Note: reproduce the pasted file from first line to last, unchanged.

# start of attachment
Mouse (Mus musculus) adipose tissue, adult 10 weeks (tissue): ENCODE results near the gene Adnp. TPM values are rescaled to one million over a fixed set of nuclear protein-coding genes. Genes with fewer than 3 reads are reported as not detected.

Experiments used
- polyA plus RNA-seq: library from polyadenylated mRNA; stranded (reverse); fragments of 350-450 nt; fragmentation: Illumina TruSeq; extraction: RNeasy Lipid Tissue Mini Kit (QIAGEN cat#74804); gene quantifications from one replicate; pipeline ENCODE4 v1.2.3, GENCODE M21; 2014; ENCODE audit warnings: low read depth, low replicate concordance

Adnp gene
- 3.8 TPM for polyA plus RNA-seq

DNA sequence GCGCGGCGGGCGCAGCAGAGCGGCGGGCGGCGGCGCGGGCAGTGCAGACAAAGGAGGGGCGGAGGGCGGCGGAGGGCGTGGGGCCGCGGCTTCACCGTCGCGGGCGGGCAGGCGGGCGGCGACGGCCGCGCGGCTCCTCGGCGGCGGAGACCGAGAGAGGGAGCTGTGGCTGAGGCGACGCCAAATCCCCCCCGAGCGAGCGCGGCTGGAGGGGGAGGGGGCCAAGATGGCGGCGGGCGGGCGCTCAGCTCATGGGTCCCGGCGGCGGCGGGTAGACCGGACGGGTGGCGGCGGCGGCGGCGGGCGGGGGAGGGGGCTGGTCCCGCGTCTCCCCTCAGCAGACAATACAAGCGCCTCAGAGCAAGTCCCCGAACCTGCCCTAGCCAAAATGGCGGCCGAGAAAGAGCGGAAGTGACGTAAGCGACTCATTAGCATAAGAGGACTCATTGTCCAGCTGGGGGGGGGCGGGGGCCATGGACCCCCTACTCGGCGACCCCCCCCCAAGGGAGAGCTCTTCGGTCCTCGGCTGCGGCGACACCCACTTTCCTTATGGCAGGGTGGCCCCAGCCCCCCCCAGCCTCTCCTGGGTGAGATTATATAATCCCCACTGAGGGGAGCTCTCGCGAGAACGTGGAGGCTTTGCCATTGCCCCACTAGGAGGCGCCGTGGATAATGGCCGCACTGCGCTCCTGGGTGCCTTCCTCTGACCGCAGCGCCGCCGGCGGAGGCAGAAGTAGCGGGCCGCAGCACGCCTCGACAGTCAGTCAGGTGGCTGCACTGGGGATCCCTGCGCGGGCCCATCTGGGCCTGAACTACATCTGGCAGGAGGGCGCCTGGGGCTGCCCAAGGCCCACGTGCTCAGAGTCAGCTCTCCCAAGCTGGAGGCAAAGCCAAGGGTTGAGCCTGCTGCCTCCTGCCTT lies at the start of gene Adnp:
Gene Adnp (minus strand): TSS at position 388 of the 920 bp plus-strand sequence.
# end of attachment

Mouse (Mus musculus) adipose tissue, adult 10 weeks (tissue): ENCODE results near the gene Adnp. TPM values are rescaled to one million over a fixed set of nuclear protein-coding genes. Genes with fewer than 3 reads are reported as not detected.

Experiments used
- polyA plus RNA-seq: library from polyadenylated mRNA; stranded (reverse); fragments of 350-450 nt; fragmentation: Illumina TruSeq; extraction: RNeasy Lipid Tissue Mini Kit (QIAGEN cat#74804); gene quantifications from one replicate; pipeline ENCODE4 v1.2.3, GENCODE M21; 2014; ENCODE audit warnings: low read depth, low replicate concordance

Adnp gene
- 3.8 TPM for polyA plus RNA-seq

DNA sequence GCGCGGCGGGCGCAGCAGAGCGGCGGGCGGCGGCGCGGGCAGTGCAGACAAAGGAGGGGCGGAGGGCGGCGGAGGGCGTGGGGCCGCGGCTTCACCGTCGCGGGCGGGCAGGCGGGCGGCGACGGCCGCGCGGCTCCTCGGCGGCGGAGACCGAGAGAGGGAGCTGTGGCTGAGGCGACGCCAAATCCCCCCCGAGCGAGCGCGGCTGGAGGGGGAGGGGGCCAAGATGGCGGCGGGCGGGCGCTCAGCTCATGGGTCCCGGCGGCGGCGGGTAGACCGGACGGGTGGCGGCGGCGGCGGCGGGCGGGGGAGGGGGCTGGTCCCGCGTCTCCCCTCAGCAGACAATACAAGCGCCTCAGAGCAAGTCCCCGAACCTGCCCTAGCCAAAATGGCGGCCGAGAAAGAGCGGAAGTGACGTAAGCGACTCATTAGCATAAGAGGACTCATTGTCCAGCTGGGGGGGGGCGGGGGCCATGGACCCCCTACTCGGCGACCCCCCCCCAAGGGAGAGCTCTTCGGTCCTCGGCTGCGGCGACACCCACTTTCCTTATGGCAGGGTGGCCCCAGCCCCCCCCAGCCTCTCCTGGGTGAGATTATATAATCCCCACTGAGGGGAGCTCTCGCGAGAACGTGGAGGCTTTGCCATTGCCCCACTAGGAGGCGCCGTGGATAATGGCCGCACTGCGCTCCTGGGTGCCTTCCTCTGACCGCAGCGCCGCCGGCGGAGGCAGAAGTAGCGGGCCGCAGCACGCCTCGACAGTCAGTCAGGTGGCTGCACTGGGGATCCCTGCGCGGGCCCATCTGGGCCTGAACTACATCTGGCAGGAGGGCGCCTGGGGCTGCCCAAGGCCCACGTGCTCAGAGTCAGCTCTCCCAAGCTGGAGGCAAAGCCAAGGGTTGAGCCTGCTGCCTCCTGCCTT lies at the start of gene Adnp:
Gene Adnp (minus strand): TSS at position 388 of the 920 bp plus-strand sequence.